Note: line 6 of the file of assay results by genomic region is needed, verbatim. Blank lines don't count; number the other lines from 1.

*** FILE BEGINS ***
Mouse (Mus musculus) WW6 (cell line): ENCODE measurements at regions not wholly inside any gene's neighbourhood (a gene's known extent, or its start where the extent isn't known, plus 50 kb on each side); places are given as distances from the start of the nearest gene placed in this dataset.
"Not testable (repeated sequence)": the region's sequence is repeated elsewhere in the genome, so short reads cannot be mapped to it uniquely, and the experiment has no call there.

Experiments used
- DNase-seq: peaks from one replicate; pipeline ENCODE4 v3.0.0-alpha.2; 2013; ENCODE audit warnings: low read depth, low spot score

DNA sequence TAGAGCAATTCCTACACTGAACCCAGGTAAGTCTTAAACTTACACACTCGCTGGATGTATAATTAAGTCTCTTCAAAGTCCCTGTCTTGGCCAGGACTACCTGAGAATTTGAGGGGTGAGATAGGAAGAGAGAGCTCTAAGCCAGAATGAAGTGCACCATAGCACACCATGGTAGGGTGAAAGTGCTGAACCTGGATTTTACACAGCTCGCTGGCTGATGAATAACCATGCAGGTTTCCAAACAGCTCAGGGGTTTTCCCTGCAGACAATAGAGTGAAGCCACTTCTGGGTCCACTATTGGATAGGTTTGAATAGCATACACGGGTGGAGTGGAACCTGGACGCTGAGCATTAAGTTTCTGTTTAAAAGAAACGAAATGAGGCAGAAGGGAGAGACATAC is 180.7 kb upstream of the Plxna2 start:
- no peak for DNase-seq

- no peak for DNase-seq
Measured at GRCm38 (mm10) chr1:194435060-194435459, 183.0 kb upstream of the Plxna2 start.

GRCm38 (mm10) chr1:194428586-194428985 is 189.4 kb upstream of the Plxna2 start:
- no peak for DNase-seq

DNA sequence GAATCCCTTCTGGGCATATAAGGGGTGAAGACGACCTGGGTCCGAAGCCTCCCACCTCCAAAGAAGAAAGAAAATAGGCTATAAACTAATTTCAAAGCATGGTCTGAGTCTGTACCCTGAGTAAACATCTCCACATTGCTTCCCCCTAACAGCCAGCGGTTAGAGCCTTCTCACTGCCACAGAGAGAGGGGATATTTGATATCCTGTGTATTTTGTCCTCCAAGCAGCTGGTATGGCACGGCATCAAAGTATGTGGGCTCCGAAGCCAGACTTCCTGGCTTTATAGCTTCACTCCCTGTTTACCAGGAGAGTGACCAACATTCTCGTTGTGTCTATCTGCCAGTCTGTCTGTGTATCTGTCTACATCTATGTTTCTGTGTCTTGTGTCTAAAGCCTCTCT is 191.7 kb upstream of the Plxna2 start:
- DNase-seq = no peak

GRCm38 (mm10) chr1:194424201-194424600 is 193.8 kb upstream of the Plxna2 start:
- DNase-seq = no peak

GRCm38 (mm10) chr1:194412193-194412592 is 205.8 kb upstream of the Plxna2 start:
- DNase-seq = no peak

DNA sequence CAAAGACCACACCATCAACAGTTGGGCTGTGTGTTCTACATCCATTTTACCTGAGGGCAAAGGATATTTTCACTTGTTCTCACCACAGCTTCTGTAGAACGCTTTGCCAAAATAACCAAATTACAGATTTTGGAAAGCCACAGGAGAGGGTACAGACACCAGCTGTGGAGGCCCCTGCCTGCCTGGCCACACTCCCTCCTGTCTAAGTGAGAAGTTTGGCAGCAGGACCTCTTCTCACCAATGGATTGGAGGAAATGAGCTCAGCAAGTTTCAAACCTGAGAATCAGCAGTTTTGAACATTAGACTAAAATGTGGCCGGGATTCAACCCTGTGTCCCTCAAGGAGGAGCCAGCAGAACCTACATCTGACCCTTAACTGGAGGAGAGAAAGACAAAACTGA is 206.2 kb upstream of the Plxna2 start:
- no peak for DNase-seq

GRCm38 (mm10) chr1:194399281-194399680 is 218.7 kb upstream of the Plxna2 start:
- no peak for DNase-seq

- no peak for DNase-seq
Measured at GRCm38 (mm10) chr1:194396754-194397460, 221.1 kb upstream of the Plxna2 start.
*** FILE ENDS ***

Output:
- no peak for DNase-seq